WASHINGTON — VHA is hampered by outdated human resources processes, as well as competition from the private sector, when it comes to hiring medical professionals, agency officials told lawmakers.
“We are striving to update not only internal hiring practices, but also open to legislative assistance to reform VHA’s recruitment, compensation, and accountability practices to stay competitive,” explained VHA Deputy Under Secretary for Health for Operations and Management Steve Young. Young made his comments at a hearing held by a House Committee on Veterans’ Affairs subcommittee on VA’s ability to recruit and retain quality providers.
Rep. Brad Wenstrup, (R-OH), DPM, who chaired the hearing, said his subcommittee continues to hear about prospective VA employees who accept jobs elsewhere because the hiring process is “too cumbersome and too lengthy.”
“We have opportunities here to bring excellent doctors in, if we are open-minded about how we go about what we are doing,” Wenstrup suggested.
When it comes to recruitment and retention of medical personnel, Young told the subcommittee that one of the challenges is that “VA has been faced with significant caps on awards for several years, resulting in a limited pool of funds for employee recognition.”
“While these caps were well-intentioned to increase accountability they also result in significant impediments to recruitment and retention in VHA,” he said.
The $230 million cap for fiscal years 2017 and 2018, he explained, “represents a significant decrease in available funding during a time when the market for clinicians is growing increasingly competitive.”
Young also told lawmakers that there is a need to make it easier for individuals to “come into government service.”
He, along with Partnership for Public Service President and CEO Max Stier, pointed out barriers to hiring, such as a lengthy Executive Core Qualification narrative that is required for Senior Executive Service (SES) positions.
Stier pointed out that no private sector employer asks applicants for executive-level positions to write lengthy essays to demonstrate their qualifications, yet this is what the government asks of most applicants for its executive positions.
“They don’t have to fill out huge long essays in any other organization besides the federal government,” he noted. “We have to normalize the process inside the government, if we expect great talent from outside the government to want to come in.”
Also testifying was Government Accountability Office (GAO) Strategic Issues Director Robert Goldenkoff, who cited findings from GAO’s 2015 and 2016 reports that described recruitment and retention challenges for VHA.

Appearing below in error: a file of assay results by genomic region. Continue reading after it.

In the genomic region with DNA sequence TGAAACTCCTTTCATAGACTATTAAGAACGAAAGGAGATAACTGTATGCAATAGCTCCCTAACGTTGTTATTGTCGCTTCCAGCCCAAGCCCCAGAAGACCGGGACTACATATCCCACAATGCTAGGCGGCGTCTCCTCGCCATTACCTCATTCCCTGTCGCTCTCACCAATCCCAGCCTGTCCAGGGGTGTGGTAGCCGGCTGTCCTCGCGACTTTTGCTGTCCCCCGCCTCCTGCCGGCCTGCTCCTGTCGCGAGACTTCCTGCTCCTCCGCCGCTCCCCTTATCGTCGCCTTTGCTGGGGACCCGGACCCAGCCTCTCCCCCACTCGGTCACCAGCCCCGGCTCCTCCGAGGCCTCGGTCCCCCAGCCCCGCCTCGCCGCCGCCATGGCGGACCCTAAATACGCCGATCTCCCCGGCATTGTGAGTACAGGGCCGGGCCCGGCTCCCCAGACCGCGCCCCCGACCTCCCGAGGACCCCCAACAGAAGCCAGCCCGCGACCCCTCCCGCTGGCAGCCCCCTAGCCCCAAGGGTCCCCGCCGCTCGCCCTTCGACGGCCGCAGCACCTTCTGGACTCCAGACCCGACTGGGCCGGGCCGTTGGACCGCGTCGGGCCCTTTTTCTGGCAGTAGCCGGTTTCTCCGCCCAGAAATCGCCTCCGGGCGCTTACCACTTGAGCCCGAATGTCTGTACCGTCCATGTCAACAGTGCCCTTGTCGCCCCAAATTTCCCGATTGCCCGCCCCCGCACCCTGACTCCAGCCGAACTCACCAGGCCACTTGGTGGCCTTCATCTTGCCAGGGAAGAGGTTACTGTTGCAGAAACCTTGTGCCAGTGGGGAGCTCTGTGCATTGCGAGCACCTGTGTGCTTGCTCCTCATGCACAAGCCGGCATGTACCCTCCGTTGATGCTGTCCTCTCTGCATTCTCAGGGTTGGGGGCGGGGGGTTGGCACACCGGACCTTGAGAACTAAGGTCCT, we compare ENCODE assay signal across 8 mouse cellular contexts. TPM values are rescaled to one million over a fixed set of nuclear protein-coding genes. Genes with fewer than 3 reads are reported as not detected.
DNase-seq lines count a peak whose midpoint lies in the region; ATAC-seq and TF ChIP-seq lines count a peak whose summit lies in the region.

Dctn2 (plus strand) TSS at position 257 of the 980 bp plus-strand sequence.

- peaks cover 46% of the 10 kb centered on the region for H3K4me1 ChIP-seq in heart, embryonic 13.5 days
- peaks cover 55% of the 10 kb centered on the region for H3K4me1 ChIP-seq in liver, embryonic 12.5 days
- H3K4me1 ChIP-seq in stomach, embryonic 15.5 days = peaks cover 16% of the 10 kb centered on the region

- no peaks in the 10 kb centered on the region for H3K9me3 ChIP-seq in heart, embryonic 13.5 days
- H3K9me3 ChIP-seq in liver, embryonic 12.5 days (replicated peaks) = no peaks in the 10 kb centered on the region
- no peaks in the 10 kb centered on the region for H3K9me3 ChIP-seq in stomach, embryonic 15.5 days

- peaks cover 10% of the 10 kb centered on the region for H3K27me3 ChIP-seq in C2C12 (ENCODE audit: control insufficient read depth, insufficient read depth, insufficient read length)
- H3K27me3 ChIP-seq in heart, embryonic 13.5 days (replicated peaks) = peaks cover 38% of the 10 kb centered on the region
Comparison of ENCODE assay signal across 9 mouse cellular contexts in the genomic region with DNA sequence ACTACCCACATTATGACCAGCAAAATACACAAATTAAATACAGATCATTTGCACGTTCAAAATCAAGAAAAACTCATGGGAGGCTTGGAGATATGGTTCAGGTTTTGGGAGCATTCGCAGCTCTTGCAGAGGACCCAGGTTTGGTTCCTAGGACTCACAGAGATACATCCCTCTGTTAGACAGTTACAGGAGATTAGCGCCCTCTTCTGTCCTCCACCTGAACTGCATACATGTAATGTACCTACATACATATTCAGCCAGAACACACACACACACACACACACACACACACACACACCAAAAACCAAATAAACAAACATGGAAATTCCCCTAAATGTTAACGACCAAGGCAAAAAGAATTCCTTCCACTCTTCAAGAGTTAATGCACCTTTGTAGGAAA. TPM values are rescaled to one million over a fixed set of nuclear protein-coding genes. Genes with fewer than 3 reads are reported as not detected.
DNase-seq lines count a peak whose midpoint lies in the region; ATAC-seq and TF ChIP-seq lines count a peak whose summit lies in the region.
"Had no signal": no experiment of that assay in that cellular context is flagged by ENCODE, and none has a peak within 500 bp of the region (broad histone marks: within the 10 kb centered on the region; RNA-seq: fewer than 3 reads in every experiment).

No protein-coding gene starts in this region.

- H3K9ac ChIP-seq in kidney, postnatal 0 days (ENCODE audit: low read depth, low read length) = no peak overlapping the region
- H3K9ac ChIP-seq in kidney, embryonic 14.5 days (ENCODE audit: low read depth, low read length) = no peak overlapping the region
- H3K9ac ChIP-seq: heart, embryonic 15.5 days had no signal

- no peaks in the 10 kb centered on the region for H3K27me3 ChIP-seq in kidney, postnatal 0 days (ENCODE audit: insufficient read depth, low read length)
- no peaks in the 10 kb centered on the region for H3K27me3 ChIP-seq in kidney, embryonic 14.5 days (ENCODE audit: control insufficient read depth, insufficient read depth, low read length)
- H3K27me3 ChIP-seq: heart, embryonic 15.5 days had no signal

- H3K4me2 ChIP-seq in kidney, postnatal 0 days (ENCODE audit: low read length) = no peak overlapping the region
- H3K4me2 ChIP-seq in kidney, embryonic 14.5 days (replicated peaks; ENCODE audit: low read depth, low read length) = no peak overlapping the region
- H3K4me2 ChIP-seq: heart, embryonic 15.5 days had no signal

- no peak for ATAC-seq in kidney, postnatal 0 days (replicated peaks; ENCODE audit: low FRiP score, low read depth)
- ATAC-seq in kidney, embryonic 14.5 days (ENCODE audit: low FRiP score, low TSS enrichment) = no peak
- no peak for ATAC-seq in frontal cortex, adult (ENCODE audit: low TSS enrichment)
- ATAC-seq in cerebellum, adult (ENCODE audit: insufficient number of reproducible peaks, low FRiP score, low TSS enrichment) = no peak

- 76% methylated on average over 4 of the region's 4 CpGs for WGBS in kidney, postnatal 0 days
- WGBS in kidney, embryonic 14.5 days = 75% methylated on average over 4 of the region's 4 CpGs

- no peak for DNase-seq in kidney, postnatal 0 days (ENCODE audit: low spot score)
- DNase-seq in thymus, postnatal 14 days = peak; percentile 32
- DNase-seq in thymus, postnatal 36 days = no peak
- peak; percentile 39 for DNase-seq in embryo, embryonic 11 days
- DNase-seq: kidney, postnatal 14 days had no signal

Goldenkoff said some of those issues are due to VHA’s limited “HR capacity, including attrition among its HR employees and weak-related HR functions.”
According to GAO, in fiscal year 2015 HR specialists transferred to other federal agencies at a rate six times higher than all VHA employees.
“According to the HR staff we interviewed, this has reduced HR employees’ ability to keep pace with work demands and has led to such issues as delays in the hiring process, problems with addressing important clinical hiring initiatives and an increased risk of personnel processing and coding errors,” a GAO report explained.
Young acknowledged that one reason that HR personnel are leaving is because the job is more difficult in VA than in other federal agencies.
“In VA, we have three HR systems, Title 5, Title 38 and Title 38 hybrid. It makes the HR professionals jobs very complex,” Young told the subcommittee.
The hearing was held days after the House passed a bill introduced by Wenstrup, who has encouraged the Senate to pass it to strengthen VA’s ability to identify staffing shortages, recruit employees to fill vacant positions and quickly on-board new hires, among other things.
Stier praised that bill but also suggested that Congress reconsider language that was not included but introduced during a previous Congress by Wenstrup, which would expand market pay to include VISN and medical center directors.
He said that, unless pay for these positions is closer to market, there will always be “too many vacancies.”
“Taking that out, I believe was penny wise and pound foolish,” Stier said. “At the end of the day, you are looking at the most important elements of success at VHA, which are the individuals running the medical centers, and they are being paid under $200,000 in a marketplace where their peers for the private sector are being paid $700,000 and plus.”
Meanwhile American Legion National Veterans Affairs and Rehabilitation Division Louis Celli suggested that one way to deal with shortages in medical professionals is for VA to establish its own medical school.
Students could have their tuition paid in full by VA and, upon graduation, the graduate would be required to accept an appointment at a federal health facility at a starting salary comparable to what a new medical graduate would be paid by VA based on their experience and specialty, Celli suggested.
“It’s within their statutory mission. They have the real estate. They have the expertise. They have the reputation and they have the resources,” he told lawmakers.